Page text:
United States District Court, C.D. Illinois
March 15, 2004.
IN RE: HIGH FRUCTOSE CORN SYRUP ANTITRUST LITIGATION, THIS DOCUMENT RELATES TO: ALL ACTIONS
The opinion of the court was delivered by: MICHAEL MIHM, District Judge
ORDER ON PRELIMINARY APPROVAL OF
SETTLEMENT WITH DEFENDANTS AMERICAN MAIZE-PRODUCTS
COMPANY AND CARGILL, INCORPORATED
Having considered class Plaintiffs' Motion for an Order Preliminarily
Approving the Settlement with Defendants American Maize Products
Company ("Maize") and Cargill, Incorporated ("Cargill"), the papers filed
in support, and the arguments of counsel presented during the telephonic
hearing on 3/11/04.
THE COURT HEREBY FINDS THAT:
1. The proposed settlement with Maize and Cargill falls within the
range for possible approval by the Court and warrants notice apprising
class members of the settlement and the setting of procedures for a
hearing for final approval under Rule 23(e).
2. The forms of mail and publication notice, in the form of Exhibits A
and B attached to the accompanying motion, respectively, satisfy the
requirements of due process and are hereby approved as to form.
THEREFORE, IT IS HEREBY ORDERED that the settlement agreement between
class plaintiffs and defendants Maize and Cargill is preliminarily
approved and the notices attached on Exhibit A and B are hereby approved
as to form.
IT IS FURTHER ORDERED that the schedule for notice to the members of
the class on the settlement shall be as follows:
1. Notice in the form attached as Exhibit A shall
be mailed to all class members identified on
the customer lists provided by defendants on or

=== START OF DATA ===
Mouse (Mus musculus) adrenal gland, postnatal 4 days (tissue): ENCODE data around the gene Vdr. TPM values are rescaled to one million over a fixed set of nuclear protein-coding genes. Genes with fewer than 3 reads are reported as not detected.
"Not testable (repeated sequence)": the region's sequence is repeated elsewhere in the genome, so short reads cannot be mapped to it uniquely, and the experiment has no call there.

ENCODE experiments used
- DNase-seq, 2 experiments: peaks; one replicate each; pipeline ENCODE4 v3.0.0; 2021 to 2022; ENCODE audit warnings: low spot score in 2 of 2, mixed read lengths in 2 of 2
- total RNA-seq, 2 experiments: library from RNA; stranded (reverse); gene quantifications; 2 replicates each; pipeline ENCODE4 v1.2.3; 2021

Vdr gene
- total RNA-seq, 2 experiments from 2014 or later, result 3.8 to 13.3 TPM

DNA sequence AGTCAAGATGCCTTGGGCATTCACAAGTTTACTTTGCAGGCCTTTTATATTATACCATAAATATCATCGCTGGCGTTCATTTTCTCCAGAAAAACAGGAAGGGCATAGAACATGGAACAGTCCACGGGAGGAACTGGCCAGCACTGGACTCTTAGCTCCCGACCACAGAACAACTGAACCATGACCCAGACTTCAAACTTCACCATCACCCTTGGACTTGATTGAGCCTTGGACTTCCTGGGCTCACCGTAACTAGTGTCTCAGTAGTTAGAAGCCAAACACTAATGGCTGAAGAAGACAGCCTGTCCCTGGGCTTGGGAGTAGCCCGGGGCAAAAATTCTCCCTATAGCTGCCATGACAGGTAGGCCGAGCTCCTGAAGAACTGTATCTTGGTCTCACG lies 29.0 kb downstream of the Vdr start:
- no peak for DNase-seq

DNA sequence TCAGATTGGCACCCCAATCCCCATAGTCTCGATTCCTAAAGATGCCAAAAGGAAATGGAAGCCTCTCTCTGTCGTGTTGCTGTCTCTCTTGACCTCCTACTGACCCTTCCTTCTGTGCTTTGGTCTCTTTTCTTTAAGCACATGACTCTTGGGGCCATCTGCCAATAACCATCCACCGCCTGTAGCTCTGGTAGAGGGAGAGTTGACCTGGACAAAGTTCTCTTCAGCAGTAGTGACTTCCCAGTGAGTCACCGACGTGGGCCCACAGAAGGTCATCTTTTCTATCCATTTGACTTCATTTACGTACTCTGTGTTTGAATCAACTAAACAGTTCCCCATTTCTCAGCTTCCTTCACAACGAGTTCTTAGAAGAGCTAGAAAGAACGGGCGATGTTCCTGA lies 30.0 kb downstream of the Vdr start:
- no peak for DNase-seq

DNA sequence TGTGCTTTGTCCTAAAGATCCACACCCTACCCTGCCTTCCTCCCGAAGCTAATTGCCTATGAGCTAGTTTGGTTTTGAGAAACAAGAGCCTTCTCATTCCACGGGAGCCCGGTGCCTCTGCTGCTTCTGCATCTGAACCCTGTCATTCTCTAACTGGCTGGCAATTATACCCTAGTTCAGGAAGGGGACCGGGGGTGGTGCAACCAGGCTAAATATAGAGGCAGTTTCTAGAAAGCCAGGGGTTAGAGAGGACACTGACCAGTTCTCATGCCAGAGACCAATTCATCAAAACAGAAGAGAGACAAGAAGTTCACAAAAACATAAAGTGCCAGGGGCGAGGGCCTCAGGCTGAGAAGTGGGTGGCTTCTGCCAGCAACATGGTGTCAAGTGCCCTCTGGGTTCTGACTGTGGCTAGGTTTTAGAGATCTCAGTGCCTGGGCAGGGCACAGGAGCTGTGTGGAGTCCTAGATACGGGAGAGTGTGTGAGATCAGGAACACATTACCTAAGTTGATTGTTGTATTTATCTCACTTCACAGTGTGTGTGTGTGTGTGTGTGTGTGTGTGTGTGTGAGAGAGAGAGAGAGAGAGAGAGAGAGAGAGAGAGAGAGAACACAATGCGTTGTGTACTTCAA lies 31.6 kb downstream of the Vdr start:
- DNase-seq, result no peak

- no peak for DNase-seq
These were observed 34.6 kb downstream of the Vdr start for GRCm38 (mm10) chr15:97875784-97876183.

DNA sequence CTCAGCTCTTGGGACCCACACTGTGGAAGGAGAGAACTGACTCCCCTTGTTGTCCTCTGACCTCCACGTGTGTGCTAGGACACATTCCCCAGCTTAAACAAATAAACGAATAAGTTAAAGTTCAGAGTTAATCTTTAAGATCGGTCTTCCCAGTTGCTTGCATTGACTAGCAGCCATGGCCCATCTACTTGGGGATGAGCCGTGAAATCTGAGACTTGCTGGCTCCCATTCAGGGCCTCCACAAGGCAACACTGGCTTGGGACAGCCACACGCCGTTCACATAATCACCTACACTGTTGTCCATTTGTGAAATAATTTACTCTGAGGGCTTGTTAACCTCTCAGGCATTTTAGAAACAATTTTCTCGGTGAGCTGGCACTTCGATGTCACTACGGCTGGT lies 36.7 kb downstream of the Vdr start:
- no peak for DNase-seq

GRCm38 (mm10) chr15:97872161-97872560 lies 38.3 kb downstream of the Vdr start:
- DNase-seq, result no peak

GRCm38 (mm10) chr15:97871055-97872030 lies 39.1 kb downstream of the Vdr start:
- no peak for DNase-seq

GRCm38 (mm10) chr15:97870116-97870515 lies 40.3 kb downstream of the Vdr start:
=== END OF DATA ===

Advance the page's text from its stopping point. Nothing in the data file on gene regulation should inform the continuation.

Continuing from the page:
before March 25, 2004;
2. Notice in the form attached as Exhibit B shall be
published twice in the national edition of The Wall
Street Journal and USA Today on or before April 5,
3. A hearing before the Court on final approval of
the settlement shall take place on May 19, 2004
at 3:00 p.m. ("Hearing Date");
4. Any motions and memoranda for final approval of
the settlement shall be filed on or before May
5. Any comments or objections to the settlement,
or requests to speak at the fairness hearing
must be received by the Clerk on or before May
TO: DIRECT PURCHASERS OF HIGH FRUCTOSE CORN SYRUP
If you bought high fructose corn syrup in the United States during
the period July 21, 1991 through June 30, 1995 directly from one or more
of the five defendant companies mentioned below.
PLEASE READ THIS NOTICE
THIS IS A NOTICE OF PARTIAL SETTLEMENT
A federal court authorized this notice. This is not a solicitation
from a lawyer.
The five defendants initially named in this
litigation were Archer Daniels Midland Company
("ADM"), A.E. Staley Manufacturing Company
("Staley"), Cargill, Incorporated ("Cargill"), CPC
International, Inc. ("CPC"), and American Maize
Products Company ("Maize"). The allegations are that
the defendants conspired to fix prices and allocate